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Friday, February 13, 2009

Knitting Tips: A selvage stitch.

I want to share some of the knitting techniques that are very important to me. Sometimes we knit the most difficult part of the pattern and forget about or don't know the little details that make the finished piece beautiful. I am knitting for many years and I am still learning, believe me. I love to read the history of knitting and learn about all kinds of ways to knit and manipulate stitches and yarns. From what I have read I understand that unfortunately it is not very easy to research this subject because this craft mostly was not recorded. In many parts of the world knitting was taught person to person by showing. Thanks to many researches and authors of our time we have collections of stitches and techniques. There is no uniformity on symbols for charts or abbreviations and on how to write a pattern to this day. There are thoughts of coming up with the system.
How do you hold your needles? Do you notice that many people are holding it differently? Does this mean you are not doing it right? Not really. As long as it is comfortable for you and you are taking care of the yarn tension it is absolutely fine.
Let's say you know how to cast on, knit, purl, and bind off. Does it mean you know how to knit? Yes, you are a beginner-level knitter. Do you want to know what else is there? Well, the whole world of knitting techniques that will help you to produce those beautiful stitches that you have seen on sweaters, shawls, and other knitted projects.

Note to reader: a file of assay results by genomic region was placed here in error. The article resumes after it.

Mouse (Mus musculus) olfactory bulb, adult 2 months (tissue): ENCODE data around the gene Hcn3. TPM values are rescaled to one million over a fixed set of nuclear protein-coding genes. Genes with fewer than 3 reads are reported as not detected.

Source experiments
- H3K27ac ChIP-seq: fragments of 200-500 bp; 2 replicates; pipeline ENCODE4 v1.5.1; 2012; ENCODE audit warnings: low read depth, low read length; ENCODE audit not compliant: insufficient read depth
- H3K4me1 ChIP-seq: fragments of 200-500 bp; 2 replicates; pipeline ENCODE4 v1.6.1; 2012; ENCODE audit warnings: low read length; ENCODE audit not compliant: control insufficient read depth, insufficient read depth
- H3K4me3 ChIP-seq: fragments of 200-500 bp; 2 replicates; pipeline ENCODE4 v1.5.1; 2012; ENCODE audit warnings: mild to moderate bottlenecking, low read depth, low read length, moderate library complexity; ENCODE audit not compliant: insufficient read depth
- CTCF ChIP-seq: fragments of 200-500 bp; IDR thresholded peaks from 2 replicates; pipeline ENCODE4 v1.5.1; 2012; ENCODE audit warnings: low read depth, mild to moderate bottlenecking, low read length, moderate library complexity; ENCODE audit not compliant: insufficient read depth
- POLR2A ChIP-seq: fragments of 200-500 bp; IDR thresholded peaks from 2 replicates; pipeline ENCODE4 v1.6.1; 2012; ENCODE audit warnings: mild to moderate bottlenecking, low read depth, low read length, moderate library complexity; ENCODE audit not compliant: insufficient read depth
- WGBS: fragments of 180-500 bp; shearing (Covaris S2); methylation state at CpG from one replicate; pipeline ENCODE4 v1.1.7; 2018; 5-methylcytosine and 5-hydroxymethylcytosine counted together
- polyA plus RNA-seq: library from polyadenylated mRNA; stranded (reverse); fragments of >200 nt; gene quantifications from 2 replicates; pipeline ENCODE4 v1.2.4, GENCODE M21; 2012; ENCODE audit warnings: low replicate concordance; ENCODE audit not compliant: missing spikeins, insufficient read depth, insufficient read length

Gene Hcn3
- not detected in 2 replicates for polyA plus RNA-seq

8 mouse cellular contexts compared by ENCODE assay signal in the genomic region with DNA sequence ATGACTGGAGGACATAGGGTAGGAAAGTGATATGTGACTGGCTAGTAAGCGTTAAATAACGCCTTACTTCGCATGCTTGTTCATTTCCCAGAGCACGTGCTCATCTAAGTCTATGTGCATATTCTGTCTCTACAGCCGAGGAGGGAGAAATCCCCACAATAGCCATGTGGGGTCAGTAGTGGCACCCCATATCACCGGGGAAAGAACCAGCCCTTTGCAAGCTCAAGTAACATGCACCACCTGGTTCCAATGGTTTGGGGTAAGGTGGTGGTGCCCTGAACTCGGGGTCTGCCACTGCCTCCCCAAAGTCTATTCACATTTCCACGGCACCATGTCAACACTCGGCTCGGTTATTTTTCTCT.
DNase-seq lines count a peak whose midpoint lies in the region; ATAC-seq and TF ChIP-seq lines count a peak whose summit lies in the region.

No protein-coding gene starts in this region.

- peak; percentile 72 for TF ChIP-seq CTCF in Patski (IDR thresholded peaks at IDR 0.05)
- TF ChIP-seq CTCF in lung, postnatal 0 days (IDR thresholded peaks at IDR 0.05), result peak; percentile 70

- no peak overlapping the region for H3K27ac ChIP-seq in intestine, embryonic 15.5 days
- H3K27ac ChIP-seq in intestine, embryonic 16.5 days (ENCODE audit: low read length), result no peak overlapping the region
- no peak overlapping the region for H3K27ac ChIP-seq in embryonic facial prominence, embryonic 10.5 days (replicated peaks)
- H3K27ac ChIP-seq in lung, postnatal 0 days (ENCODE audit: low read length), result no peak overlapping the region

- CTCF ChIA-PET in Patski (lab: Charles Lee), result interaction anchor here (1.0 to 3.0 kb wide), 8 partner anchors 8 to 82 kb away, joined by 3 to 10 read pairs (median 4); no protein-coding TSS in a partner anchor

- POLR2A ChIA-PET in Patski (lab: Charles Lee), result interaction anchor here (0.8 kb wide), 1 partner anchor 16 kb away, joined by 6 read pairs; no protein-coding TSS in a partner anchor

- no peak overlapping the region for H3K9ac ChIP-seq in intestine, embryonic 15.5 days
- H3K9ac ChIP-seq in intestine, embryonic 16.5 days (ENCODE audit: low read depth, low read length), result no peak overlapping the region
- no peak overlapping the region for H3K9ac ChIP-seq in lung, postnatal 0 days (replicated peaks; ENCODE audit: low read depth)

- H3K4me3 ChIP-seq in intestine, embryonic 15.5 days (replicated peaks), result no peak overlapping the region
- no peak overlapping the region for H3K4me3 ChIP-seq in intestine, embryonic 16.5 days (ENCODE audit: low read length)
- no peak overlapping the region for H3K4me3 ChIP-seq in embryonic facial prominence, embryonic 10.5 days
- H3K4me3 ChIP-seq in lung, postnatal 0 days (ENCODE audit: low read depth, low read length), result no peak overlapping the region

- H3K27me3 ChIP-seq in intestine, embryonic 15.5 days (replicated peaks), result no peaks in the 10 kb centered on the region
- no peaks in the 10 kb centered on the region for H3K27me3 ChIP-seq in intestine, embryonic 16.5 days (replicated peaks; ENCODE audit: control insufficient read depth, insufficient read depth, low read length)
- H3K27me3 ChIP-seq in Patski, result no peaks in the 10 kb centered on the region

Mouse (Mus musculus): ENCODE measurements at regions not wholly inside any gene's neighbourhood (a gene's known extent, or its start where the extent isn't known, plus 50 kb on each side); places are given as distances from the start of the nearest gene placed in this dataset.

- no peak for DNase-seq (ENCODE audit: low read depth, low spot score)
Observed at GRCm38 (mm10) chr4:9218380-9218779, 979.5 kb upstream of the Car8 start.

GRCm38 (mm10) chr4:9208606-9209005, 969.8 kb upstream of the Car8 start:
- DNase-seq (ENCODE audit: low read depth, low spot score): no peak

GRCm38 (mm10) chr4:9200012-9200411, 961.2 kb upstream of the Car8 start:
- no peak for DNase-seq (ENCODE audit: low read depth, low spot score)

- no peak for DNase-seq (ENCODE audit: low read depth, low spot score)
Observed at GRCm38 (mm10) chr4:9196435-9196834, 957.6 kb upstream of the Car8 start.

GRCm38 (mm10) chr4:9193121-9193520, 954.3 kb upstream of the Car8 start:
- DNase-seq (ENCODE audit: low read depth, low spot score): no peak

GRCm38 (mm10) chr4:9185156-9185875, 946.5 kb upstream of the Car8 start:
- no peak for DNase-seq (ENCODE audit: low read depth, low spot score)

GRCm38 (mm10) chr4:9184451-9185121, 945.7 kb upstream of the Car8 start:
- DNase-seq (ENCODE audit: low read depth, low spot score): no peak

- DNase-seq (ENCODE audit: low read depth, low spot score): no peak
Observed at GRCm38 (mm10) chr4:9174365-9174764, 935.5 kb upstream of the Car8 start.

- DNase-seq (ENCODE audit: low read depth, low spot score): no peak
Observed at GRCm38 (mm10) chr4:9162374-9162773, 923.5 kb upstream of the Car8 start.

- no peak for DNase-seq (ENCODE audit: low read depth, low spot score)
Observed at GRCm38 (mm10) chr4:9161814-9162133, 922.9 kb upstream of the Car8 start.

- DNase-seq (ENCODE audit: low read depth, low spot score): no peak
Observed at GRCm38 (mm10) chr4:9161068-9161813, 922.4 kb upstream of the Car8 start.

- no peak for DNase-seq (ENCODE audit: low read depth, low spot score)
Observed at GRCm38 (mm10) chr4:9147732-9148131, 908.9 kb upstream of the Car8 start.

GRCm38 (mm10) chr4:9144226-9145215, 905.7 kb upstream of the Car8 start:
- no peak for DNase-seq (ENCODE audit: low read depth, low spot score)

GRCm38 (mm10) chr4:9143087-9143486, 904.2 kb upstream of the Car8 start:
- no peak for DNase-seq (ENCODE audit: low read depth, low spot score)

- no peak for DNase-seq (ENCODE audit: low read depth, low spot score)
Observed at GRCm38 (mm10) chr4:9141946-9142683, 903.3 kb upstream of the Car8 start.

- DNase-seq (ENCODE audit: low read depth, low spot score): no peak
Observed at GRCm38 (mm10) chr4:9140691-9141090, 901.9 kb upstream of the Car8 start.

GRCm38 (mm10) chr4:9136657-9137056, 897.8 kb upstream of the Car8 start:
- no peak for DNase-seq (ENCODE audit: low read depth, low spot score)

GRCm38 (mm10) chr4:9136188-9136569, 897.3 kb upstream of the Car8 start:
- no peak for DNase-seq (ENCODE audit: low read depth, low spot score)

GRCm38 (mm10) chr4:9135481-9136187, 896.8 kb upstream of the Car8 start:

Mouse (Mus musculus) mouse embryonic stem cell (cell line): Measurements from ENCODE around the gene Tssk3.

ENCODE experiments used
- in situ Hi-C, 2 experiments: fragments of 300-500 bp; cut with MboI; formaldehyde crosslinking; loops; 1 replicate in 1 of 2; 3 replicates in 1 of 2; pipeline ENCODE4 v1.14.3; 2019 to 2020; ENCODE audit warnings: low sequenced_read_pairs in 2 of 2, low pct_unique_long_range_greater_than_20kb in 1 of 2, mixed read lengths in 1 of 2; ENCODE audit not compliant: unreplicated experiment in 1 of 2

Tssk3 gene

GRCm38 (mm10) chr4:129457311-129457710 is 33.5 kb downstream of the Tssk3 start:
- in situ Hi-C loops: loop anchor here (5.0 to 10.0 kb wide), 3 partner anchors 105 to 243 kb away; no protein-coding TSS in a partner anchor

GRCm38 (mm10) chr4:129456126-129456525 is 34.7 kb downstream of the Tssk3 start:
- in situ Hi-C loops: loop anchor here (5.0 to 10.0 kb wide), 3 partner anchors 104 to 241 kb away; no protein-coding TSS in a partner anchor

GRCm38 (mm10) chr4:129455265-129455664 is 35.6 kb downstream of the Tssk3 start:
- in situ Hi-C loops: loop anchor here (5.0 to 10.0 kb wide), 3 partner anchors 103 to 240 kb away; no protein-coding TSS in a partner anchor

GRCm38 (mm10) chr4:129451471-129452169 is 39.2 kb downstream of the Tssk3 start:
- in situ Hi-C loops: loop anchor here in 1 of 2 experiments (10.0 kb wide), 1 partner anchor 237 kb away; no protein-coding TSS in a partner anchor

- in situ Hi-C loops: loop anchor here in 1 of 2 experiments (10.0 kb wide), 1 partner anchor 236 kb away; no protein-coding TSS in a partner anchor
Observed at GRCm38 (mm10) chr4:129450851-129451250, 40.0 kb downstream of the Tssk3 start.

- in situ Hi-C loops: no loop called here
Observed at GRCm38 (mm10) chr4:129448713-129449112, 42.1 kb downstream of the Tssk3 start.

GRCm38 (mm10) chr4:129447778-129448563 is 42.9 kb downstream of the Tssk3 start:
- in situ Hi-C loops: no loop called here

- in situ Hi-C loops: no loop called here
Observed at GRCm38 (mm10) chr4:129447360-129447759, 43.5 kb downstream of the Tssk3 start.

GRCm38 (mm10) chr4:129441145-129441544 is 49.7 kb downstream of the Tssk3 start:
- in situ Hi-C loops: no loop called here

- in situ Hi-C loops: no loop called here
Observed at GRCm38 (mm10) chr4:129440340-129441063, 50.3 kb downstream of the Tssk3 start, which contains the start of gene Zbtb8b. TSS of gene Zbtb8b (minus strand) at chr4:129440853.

We are not going to talk about anything too complicated. Let's start with quick changes.

A Selvage Stitch.
Look at these pictures first.
This one shows two swatches worked in Garter Stitch (knit all sts).

Can you see how different the edges are? The left swatch does not have the selvage stitch. The right one does.

Here is another view of the same swatches.

The right side has a very even edge which makes a good finish. It is as important for a scarf as for a detail of a sweater. When you need to sew pieces together, it is so much nicer to work with these straight edges, not knots. Sometimes the left side is a choice in the pattern if it complements the whole look of a project.

There are a few ways how to obtain this straight edge. I make it simple for myself.
Here is what I do. If the pattern does not include selvage stitches, I add 2 sts to the stitch count.
I ALWAYS slip the first st purlwise with yarn in front like in this picture:

The stitch will be on your right needle.

Knit the rest of sts in the pattern to the last one. This time you knit all sts, but it could be a very complicated pattern with selvage sts done this way.

ALWAYS knit the last stitch through the back loop like this.
Repeat every row: Slip the first st with yarn in front and knit the last st tbl (through back loop). The result is the nice edge you see in the first two photos.


Unknown said...

Thanks for posting this, along with pictures. I could only find written instructions on other sites and didn't understand exactly why or how to use this stitch. Now I think I get it!

Carolyne said...

thanks so much. it seems like there are as many explanations for this term as there are knitters. i compared your picture with my sweater and the look i wanted and knew that this was the explanation that would work best for my garter stitch sweater.

Unknown said...

Thank you for sharing this! I can't wait to use it on my next project!